Horse shows are not always associated with healthy foods. More often than not it’s hot dogs, greasy burgers, candy, and Lays potato chips. Not to mention the added expense if you have a barn full of riding students!

Here are some horse show snacks that you can pack and take with you! First things first, invest in a cooler. It doesn’t have to be anything fancy, you can buy a small one for $15-$20 at any big box store. They will lifesavers!

  1. Ants On a Log

Who could forget these?! If you had a childhood like mine, they were staple snacks in my lunch box. Cut up celery, topped with a nut butter of your choice (peanut, cashew, sunflower, etc), and topped with raisins, dried cranberries, or dried blueberries. Throw them in a Tupperware and you’re good to go!

ants on a log

  1. Trader Joe’s Oven Baked Cheese Bites

These are AMAZING. They put Cheez-its to shame. They are 100% cheese, gluten-free, and high in protein. They’re a great option.

wn oven baked cheese bites2

  1. CHOMPS Beef Sticks

Made from 100% grass fed beef, these are a healthier (and tastier) version of a Slim Jim or beef jerky. They’re about $1.50 a piece, clean ingredients, and they’re actually GOOD. Throw some in the cooler or in your bag – they travel really well!

chomps 2

  1. Hummus or Guacamole Dippers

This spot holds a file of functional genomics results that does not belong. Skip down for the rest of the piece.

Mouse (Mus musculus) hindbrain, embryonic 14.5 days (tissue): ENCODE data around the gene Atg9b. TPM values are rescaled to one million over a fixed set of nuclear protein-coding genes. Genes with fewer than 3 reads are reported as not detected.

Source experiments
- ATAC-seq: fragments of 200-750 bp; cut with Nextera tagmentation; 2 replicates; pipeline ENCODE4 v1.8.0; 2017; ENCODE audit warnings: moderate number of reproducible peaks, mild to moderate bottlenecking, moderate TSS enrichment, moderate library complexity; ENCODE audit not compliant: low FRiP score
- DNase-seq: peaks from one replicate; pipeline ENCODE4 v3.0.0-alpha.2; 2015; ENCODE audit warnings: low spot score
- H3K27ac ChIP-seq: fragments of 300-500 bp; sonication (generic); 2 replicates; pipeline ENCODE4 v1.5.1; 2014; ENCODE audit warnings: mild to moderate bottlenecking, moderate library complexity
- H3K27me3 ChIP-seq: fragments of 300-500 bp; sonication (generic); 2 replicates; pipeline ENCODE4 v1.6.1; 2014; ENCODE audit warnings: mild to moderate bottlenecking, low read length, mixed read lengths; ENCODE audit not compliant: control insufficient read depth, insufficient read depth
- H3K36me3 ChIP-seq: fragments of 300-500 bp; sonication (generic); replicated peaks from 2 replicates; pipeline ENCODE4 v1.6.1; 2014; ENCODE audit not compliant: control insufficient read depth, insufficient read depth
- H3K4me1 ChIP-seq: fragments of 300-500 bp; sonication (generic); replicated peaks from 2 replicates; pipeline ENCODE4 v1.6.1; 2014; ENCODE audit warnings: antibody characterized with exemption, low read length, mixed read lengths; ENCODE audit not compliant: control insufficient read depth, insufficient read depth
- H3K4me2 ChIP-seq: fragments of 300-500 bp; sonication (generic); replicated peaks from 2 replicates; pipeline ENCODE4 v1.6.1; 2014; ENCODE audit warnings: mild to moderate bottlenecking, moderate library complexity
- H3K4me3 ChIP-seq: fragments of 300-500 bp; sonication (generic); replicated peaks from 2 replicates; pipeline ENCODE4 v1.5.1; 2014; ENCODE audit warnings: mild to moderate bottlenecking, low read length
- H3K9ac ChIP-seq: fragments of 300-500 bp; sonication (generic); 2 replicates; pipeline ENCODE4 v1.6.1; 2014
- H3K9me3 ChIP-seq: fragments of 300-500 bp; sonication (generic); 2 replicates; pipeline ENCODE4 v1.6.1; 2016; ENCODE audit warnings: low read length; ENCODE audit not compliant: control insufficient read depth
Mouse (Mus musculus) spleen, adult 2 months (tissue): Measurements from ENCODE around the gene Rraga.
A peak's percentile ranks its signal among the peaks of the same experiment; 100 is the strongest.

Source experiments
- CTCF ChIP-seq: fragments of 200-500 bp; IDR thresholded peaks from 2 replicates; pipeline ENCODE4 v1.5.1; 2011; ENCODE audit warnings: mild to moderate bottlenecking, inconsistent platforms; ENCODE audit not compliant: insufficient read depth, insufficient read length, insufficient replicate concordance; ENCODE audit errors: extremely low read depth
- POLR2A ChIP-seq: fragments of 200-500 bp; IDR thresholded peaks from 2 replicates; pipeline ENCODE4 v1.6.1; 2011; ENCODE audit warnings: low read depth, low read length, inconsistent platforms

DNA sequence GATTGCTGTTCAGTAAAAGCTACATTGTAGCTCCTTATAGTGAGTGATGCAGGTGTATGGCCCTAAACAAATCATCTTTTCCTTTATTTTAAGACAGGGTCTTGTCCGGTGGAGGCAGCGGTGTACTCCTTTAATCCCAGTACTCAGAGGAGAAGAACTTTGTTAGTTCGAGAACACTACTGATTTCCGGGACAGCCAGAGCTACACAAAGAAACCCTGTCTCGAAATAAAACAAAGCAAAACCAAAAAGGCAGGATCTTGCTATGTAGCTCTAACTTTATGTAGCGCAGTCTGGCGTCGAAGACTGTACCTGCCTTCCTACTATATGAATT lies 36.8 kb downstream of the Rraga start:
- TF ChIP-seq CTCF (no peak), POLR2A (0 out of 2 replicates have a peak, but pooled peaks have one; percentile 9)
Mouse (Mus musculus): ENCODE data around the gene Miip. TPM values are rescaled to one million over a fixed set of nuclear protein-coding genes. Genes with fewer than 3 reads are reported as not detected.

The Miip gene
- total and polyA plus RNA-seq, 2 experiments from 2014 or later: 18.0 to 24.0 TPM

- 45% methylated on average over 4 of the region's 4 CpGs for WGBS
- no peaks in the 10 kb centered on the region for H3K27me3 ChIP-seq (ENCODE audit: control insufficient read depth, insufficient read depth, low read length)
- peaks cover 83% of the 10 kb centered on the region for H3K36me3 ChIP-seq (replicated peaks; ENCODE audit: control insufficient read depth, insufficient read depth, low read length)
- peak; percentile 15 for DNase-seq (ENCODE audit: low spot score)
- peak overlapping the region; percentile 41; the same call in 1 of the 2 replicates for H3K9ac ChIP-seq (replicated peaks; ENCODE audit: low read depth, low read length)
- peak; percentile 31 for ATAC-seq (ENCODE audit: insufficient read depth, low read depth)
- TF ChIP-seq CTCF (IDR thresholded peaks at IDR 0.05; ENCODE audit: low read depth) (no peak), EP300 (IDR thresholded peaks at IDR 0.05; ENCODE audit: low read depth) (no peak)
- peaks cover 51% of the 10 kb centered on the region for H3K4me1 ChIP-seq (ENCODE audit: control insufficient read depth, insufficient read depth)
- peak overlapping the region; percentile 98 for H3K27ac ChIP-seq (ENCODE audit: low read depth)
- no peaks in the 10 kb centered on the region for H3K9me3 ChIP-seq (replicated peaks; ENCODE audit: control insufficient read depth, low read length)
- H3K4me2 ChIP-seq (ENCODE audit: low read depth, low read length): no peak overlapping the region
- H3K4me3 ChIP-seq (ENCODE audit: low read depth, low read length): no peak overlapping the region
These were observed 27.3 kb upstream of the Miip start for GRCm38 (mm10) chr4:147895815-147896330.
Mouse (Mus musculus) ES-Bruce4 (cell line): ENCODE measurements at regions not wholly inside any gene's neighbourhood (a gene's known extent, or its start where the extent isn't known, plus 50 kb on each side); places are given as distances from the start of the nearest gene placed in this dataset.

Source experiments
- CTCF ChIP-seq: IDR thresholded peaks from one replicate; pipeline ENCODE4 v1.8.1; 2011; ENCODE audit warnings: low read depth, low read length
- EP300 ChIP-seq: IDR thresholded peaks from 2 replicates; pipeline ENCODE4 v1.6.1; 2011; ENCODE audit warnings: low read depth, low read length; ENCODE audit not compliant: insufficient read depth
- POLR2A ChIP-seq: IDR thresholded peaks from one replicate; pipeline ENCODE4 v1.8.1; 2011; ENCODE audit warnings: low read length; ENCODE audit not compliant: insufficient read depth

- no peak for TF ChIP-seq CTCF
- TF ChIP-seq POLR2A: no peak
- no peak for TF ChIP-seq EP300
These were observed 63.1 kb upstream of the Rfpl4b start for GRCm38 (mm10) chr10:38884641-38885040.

How’s this for an unconventional use of a travel coffee mug? Put a few dollops of your favorite hummus or guacamole in the bottom of the container, stick a handful of vegetable sticks (carrots, celery, and snow peas are a great mix) vertically in the hummus, screw on the top, and you’ve got  an easy, on-the-go, super-healthy snack.

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  1. Popcorn

Normally I’m not a huge advocate for popcorn, but I think it’s a better alternative to potato chips of some kind. I like Skinny Pop as it comes in a variety of flavors and you can buy snack bags of it at places like Costco.


  1. Fruit

Shocking, I know. The nutritional therapist recommending fruit! Grapes, apple slices, bananas, and clementine oranges are all easy to grab and go, full of nutritional goodness, and all kids love fruit (and usually don’t get enough of it).

  1. Turkey Roll-Ups

Simple, easy to throw in a container and go. The lunch meat and cheese of your choice, wrap them up, and throw them in the cooler! They’re packed with protein and definitely healthier than any hot dog!

These are just a few examples of the many snacks that you can pack for your next horse show! You’ll be happier and feel better eating cleaner versus eating something from a fast food restaurant or concession stand.